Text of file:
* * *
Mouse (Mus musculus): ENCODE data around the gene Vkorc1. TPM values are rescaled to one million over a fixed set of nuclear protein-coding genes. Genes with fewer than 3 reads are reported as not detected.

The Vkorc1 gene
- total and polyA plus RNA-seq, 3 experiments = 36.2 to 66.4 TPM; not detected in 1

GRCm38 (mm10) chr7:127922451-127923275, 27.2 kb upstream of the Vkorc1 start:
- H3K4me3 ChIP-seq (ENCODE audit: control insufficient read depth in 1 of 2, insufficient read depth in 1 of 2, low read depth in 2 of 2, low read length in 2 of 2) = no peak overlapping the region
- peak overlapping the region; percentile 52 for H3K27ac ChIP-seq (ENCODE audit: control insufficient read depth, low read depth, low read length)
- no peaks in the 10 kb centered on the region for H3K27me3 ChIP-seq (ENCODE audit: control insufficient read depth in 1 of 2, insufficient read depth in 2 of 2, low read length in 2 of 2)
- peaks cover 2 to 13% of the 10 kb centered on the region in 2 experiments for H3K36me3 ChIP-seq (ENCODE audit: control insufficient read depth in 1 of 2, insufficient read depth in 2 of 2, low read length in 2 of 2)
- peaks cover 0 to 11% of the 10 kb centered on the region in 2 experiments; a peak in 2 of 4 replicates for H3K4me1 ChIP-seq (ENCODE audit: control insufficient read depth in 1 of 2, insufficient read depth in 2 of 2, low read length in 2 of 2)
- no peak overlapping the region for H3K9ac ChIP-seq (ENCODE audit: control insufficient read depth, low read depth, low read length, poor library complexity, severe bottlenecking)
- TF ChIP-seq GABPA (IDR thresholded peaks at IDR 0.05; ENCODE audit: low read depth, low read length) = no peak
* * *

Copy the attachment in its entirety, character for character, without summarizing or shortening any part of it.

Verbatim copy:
Mouse (Mus musculus): ENCODE data around the gene Vkorc1. TPM values are rescaled to one million over a fixed set of nuclear protein-coding genes. Genes with fewer than 3 reads are reported as not detected.

The Vkorc1 gene
- total and polyA plus RNA-seq, 3 experiments = 36.2 to 66.4 TPM; not detected in 1

GRCm38 (mm10) chr7:127922451-127923275, 27.2 kb upstream of the Vkorc1 start:
- H3K4me3 ChIP-seq (ENCODE audit: control insufficient read depth in 1 of 2, insufficient read depth in 1 of 2, low read depth in 2 of 2, low read length in 2 of 2) = no peak overlapping the region
- peak overlapping the region; percentile 52 for H3K27ac ChIP-seq (ENCODE audit: control insufficient read depth, low read depth, low read length)
- no peaks in the 10 kb centered on the region for H3K27me3 ChIP-seq (ENCODE audit: control insufficient read depth in 1 of 2, insufficient read depth in 2 of 2, low read length in 2 of 2)
- peaks cover 2 to 13% of the 10 kb centered on the region in 2 experiments for H3K36me3 ChIP-seq (ENCODE audit: control insufficient read depth in 1 of 2, insufficient read depth in 2 of 2, low read length in 2 of 2)
- peaks cover 0 to 11% of the 10 kb centered on the region in 2 experiments; a peak in 2 of 4 replicates for H3K4me1 ChIP-seq (ENCODE audit: control insufficient read depth in 1 of 2, insufficient read depth in 2 of 2, low read length in 2 of 2)
- no peak overlapping the region for H3K9ac ChIP-seq (ENCODE audit: control insufficient read depth, low read depth, low read length, poor library complexity, severe bottlenecking)
- TF ChIP-seq GABPA (IDR thresholded peaks at IDR 0.05; ENCODE audit: low read depth, low read length) = no peak